He notes that since the May 2014 coup, “General Prayuth Chan-ocha and his ruling clique have taken to the stage with relish” and he observes that Prayuth has a “deep commitment to eliminating the political influence of perceived enemies.” Those “enemies” are politicians who kept winning elections and their supporters. Prayuth wears his anti-democrat color on his sleeve and it is bright yellow.
That is why, As Farrelly, says, a “fundamental worry for Prayuth’s team [he means the junta] is that any movement towards a democratic system of government opens the door to the return of forces allied with deposed former prime minister Thaksin Shinawatra.”
This is why “Prayuth’s preferred constitution” is essentially anti-democratic, aimed at “stopping Thaksin and anyone who might seek to emulate his electoral success.”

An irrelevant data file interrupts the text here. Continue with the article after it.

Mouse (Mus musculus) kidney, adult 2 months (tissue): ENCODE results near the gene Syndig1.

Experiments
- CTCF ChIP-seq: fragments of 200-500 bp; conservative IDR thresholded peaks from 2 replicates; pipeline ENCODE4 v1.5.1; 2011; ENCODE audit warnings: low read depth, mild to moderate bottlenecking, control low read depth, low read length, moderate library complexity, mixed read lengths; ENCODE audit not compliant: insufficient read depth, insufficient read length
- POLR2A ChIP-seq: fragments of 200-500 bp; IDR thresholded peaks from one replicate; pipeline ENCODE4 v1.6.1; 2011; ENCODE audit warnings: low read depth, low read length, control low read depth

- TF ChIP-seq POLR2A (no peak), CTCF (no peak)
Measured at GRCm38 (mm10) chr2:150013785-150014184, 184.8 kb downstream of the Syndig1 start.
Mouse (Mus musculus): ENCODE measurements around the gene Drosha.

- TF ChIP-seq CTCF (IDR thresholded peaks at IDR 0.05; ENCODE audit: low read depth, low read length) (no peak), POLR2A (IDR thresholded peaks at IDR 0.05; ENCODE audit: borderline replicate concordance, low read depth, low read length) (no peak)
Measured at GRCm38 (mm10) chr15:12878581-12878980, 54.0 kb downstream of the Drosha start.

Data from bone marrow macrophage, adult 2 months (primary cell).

Interestingly, Farrelly argues that the 2007-14 period was one where the military played a political game – with lots of violence – in order to be in a position to “fully re-assert control.” He adds that they want to control succession.
One reason they are now so motivated to maintain that stranglehold is that King Bhumibol Adulyadej’s health continues to fade. After his 70 years on the throne, Thailand will eventually confront succession.
Along the way, Prayuth’s junta has relentlessly disenfranchised voters, reinstated repressive measures not seen since the 1970s and appeared dinosaur-like to many outsiders and some investors. All of this has put the old elite back in charge:
What will count … is the negotiation of power among a Bangkok-focused elite — the palaces, their loyal generals, bureaucratic and judicial servants, and the right kind of top business players. That small circle wants to shape the rules such that their incumbent advantages accrue to the next generation and the one after that.
There seems “no obvious end to its self-inflicted wounds.” The military has been firmly entrenched on the political stage.